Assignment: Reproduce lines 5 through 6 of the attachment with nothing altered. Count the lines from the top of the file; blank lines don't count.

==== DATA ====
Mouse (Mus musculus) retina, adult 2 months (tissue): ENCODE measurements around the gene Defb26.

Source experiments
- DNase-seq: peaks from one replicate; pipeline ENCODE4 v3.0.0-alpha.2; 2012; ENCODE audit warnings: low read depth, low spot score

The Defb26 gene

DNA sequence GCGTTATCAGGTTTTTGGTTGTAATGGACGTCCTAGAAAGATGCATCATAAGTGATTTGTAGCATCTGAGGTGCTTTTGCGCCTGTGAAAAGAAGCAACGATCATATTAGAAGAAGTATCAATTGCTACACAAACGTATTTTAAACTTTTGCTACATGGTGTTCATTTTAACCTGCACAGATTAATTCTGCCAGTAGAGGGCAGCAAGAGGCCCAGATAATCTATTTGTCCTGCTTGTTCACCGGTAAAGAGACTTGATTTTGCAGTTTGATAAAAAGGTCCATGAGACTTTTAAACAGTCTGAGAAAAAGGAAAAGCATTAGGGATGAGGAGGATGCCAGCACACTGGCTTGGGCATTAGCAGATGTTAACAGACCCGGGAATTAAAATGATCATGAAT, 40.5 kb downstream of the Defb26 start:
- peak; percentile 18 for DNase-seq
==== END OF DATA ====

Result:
DNA sequence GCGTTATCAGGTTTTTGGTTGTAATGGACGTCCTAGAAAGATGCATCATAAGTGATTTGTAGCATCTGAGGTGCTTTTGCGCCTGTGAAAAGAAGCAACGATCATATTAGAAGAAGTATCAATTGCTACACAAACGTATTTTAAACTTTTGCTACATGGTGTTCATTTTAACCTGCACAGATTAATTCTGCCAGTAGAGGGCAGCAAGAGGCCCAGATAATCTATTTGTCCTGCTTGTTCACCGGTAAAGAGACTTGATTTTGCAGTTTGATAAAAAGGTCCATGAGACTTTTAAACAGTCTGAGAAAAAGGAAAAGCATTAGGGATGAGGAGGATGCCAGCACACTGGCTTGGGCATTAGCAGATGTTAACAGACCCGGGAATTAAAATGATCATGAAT, 40.5 kb downstream of the Defb26 start:
- peak; percentile 18 for DNase-seq